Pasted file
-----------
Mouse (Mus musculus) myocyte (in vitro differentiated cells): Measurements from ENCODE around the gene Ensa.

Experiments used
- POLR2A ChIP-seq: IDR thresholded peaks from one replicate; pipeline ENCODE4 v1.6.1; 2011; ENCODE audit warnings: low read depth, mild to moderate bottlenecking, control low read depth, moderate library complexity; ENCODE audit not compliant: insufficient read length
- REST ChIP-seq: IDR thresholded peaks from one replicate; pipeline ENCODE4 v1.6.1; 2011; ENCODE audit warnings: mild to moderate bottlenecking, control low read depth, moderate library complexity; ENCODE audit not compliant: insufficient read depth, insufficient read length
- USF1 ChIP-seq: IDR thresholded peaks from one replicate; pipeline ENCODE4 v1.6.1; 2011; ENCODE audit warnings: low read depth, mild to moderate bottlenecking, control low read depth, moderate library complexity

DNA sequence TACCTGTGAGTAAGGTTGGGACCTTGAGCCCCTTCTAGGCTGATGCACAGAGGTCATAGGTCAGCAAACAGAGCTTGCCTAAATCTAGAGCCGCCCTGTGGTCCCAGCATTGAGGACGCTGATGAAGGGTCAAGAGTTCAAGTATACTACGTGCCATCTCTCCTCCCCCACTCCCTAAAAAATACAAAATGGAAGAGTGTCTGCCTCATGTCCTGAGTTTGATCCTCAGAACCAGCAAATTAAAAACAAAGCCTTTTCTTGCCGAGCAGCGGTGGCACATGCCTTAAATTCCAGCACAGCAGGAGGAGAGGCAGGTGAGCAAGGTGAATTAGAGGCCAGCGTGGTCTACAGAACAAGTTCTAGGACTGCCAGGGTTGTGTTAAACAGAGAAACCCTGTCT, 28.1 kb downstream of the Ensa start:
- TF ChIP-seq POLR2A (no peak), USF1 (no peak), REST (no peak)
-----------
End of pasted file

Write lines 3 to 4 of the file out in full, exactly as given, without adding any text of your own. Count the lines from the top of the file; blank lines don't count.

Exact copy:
- POLR2A ChIP-seq: IDR thresholded peaks from one replicate; pipeline ENCODE4 v1.6.1; 2011; ENCODE audit warnings: low read depth, mild to moderate bottlenecking, control low read depth, moderate library complexity; ENCODE audit not compliant: insufficient read length
- REST ChIP-seq: IDR thresholded peaks from one replicate; pipeline ENCODE4 v1.6.1; 2011; ENCODE audit warnings: mild to moderate bottlenecking, control low read depth, moderate library complexity; ENCODE audit not compliant: insufficient read depth, insufficient read length